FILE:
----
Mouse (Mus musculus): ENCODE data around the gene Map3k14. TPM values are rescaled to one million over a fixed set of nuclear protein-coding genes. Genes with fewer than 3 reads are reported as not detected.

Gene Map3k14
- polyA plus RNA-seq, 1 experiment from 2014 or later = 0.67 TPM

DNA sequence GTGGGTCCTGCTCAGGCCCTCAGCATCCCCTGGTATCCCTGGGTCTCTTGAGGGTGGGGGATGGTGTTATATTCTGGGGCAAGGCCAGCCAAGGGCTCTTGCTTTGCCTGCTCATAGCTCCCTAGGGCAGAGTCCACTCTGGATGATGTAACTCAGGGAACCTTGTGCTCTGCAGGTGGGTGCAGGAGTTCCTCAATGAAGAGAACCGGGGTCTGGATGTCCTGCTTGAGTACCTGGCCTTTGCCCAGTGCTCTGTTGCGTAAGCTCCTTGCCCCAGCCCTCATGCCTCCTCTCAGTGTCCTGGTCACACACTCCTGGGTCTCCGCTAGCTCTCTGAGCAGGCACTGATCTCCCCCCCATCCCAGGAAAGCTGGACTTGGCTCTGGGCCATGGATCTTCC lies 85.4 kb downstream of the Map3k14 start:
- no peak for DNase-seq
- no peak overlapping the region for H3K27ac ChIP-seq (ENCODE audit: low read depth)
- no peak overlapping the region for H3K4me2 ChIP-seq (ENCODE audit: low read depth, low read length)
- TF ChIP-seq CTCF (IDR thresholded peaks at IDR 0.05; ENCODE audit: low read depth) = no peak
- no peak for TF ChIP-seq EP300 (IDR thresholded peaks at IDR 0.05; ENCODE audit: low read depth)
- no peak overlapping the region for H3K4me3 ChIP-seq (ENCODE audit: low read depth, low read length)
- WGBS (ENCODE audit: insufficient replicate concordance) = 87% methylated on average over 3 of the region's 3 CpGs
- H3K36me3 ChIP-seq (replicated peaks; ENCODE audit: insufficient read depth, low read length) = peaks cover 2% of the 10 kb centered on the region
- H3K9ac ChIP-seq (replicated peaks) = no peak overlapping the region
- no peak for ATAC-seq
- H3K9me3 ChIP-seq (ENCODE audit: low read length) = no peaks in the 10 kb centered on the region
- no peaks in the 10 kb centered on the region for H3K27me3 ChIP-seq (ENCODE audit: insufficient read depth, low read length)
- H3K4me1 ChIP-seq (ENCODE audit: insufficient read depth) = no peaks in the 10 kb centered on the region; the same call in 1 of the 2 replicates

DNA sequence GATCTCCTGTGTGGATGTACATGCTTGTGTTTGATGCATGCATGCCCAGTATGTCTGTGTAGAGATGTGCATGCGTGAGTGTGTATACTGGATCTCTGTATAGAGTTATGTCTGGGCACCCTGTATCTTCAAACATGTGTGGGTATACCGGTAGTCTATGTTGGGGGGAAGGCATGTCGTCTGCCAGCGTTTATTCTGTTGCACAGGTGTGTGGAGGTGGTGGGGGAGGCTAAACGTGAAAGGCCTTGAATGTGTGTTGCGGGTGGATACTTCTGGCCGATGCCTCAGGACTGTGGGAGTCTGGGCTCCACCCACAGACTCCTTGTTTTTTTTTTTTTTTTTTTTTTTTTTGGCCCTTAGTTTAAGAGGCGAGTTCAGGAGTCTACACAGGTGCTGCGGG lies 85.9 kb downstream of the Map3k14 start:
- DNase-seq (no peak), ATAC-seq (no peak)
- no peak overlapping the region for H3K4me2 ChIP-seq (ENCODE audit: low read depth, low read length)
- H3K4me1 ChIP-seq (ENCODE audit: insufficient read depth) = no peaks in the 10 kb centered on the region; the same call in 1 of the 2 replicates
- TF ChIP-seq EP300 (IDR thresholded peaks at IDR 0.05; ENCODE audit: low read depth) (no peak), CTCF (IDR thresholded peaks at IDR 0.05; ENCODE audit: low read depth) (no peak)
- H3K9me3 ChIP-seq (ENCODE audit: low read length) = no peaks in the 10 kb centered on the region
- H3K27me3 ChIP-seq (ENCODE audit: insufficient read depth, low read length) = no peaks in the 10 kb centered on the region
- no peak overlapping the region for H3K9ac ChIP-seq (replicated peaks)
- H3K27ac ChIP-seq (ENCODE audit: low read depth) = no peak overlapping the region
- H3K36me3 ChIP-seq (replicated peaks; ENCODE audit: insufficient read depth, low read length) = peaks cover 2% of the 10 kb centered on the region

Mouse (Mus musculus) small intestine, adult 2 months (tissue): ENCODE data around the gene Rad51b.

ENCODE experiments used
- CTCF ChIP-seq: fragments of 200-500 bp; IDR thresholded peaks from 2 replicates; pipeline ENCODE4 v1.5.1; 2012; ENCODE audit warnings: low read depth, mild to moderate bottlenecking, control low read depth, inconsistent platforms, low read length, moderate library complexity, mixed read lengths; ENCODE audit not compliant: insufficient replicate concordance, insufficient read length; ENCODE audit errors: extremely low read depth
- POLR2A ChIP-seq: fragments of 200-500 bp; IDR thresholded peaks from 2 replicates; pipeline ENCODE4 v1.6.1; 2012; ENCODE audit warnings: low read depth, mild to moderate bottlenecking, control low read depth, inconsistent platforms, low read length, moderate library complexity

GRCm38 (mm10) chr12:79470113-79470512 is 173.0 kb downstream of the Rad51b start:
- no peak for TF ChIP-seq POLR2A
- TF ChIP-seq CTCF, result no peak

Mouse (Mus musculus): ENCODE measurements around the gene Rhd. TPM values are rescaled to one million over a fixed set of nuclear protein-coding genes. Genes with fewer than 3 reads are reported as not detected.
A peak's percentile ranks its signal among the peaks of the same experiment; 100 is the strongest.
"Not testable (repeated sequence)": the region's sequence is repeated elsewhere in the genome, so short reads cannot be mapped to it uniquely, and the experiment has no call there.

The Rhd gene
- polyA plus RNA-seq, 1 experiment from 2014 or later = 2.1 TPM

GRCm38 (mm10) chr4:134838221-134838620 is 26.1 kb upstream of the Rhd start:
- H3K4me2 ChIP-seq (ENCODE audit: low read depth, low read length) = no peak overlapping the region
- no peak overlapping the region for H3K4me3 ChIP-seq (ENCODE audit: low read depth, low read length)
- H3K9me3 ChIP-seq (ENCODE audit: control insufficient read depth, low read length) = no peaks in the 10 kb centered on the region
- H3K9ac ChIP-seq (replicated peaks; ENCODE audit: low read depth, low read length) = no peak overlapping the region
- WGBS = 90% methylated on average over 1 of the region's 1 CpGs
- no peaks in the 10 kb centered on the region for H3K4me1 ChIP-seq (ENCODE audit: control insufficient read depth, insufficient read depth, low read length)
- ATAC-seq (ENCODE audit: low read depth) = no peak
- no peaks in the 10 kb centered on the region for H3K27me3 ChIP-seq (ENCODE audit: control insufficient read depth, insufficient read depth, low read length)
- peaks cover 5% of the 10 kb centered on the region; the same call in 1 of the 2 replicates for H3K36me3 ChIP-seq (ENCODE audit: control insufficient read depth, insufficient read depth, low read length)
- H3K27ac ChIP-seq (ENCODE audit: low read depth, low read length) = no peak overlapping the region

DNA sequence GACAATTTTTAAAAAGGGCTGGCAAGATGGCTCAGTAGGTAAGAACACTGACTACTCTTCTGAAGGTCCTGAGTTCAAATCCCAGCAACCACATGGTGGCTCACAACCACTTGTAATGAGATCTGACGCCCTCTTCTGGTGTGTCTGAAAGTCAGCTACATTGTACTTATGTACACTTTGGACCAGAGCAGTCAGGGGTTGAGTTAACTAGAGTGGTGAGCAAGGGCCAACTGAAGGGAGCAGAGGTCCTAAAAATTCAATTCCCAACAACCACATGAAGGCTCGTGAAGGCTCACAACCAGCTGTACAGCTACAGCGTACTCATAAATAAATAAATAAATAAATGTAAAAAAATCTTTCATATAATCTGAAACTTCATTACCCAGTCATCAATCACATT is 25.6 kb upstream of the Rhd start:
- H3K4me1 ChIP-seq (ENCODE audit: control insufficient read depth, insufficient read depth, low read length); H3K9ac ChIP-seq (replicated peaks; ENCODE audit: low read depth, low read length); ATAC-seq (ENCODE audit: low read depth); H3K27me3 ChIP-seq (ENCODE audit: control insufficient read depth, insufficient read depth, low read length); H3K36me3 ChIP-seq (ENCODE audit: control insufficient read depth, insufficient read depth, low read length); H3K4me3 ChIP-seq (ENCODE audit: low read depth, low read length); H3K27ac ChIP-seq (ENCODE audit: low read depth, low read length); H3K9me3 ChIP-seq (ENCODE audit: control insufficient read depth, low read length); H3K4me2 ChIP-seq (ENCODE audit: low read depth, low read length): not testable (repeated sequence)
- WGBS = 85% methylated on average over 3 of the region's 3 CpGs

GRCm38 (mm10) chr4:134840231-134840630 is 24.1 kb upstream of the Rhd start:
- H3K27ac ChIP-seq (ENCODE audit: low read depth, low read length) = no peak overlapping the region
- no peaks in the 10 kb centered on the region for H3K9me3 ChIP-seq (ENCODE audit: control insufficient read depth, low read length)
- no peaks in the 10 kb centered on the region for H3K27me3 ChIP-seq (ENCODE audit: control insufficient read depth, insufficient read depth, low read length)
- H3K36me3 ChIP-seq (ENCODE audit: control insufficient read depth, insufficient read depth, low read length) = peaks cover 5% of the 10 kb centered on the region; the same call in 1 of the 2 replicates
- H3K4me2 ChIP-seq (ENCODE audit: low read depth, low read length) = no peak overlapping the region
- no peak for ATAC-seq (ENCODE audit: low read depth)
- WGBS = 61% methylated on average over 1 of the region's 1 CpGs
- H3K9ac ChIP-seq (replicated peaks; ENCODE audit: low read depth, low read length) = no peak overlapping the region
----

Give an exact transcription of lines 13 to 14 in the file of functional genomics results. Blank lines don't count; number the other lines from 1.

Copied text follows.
- H3K9ac ChIP-seq (replicated peaks) = no peak overlapping the region
- no peak for ATAC-seq